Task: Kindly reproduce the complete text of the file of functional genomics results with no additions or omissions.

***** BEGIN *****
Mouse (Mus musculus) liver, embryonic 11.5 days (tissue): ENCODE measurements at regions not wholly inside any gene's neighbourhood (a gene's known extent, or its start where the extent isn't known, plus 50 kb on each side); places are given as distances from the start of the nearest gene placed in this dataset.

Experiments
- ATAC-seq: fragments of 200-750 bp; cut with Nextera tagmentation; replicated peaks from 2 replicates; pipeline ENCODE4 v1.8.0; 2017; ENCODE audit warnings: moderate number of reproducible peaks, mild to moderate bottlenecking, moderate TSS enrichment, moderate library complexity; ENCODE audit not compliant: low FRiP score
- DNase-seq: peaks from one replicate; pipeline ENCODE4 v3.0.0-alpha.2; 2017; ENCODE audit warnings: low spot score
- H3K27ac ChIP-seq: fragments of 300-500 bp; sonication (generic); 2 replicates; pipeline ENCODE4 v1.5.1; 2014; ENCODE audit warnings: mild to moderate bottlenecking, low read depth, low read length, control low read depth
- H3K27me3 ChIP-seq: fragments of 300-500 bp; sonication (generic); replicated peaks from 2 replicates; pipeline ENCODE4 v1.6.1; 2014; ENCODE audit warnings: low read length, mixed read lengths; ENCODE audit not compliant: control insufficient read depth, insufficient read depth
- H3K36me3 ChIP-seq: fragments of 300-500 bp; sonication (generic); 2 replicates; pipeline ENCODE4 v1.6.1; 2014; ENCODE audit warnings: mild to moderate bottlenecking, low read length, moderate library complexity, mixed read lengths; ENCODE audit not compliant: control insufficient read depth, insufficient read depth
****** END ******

Mouse (Mus musculus) liver, embryonic 11.5 days (tissue): ENCODE measurements at regions not wholly inside any gene's neighbourhood (a gene's known extent, or its start where the extent isn't known, plus 50 kb on each side); places are given as distances from the start of the nearest gene placed in this dataset.

Experiments
- ATAC-seq: fragments of 200-750 bp; cut with Nextera tagmentation; replicated peaks from 2 replicates; pipeline ENCODE4 v1.8.0; 2017; ENCODE audit warnings: moderate number of reproducible peaks, mild to moderate bottlenecking, moderate TSS enrichment, moderate library complexity; ENCODE audit not compliant: low FRiP score
- DNase-seq: peaks from one replicate; pipeline ENCODE4 v3.0.0-alpha.2; 2017; ENCODE audit warnings: low spot score
- H3K27ac ChIP-seq: fragments of 300-500 bp; sonication (generic); 2 replicates; pipeline ENCODE4 v1.5.1; 2014; ENCODE audit warnings: mild to moderate bottlenecking, low read depth, low read length, control low read depth
- H3K27me3 ChIP-seq: fragments of 300-500 bp; sonication (generic); replicated peaks from 2 replicates; pipeline ENCODE4 v1.6.1; 2014; ENCODE audit warnings: low read length, mixed read lengths; ENCODE audit not compliant: control insufficient read depth, insufficient read depth
- H3K36me3 ChIP-seq: fragments of 300-500 bp; sonication (generic); 2 replicates; pipeline ENCODE4 v1.6.1; 2014; ENCODE audit warnings: mild to moderate bottlenecking, low read length, moderate library complexity, mixed read lengths; ENCODE audit not compliant: control insufficient read depth, insufficient read depth